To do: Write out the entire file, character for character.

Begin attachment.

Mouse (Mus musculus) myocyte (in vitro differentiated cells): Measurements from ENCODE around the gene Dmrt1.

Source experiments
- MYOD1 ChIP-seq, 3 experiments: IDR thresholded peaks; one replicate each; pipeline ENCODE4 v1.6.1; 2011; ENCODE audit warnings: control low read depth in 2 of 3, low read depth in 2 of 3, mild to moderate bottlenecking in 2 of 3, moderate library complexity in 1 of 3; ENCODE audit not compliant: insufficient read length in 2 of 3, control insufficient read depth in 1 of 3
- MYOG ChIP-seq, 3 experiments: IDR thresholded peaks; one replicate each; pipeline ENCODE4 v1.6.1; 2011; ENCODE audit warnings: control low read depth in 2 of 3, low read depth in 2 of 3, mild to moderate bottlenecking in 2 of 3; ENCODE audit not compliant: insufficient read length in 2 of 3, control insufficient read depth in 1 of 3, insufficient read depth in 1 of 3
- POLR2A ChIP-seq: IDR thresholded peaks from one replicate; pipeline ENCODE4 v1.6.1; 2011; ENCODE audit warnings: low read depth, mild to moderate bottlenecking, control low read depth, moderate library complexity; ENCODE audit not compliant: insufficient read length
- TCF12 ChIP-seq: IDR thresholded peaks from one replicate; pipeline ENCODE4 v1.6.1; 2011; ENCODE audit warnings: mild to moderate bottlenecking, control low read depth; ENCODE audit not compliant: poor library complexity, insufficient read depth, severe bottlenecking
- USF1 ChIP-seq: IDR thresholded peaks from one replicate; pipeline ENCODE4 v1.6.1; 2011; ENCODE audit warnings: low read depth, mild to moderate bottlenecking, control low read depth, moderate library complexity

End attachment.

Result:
Mouse (Mus musculus) myocyte (in vitro differentiated cells): Measurements from ENCODE around the gene Dmrt1.

Source experiments
- MYOD1 ChIP-seq, 3 experiments: IDR thresholded peaks; one replicate each; pipeline ENCODE4 v1.6.1; 2011; ENCODE audit warnings: control low read depth in 2 of 3, low read depth in 2 of 3, mild to moderate bottlenecking in 2 of 3, moderate library complexity in 1 of 3; ENCODE audit not compliant: insufficient read length in 2 of 3, control insufficient read depth in 1 of 3
- MYOG ChIP-seq, 3 experiments: IDR thresholded peaks; one replicate each; pipeline ENCODE4 v1.6.1; 2011; ENCODE audit warnings: control low read depth in 2 of 3, low read depth in 2 of 3, mild to moderate bottlenecking in 2 of 3; ENCODE audit not compliant: insufficient read length in 2 of 3, control insufficient read depth in 1 of 3, insufficient read depth in 1 of 3
- POLR2A ChIP-seq: IDR thresholded peaks from one replicate; pipeline ENCODE4 v1.6.1; 2011; ENCODE audit warnings: low read depth, mild to moderate bottlenecking, control low read depth, moderate library complexity; ENCODE audit not compliant: insufficient read length
- TCF12 ChIP-seq: IDR thresholded peaks from one replicate; pipeline ENCODE4 v1.6.1; 2011; ENCODE audit warnings: mild to moderate bottlenecking, control low read depth; ENCODE audit not compliant: poor library complexity, insufficient read depth, severe bottlenecking
- USF1 ChIP-seq: IDR thresholded peaks from one replicate; pipeline ENCODE4 v1.6.1; 2011; ENCODE audit warnings: low read depth, mild to moderate bottlenecking, control low read depth, moderate library complexity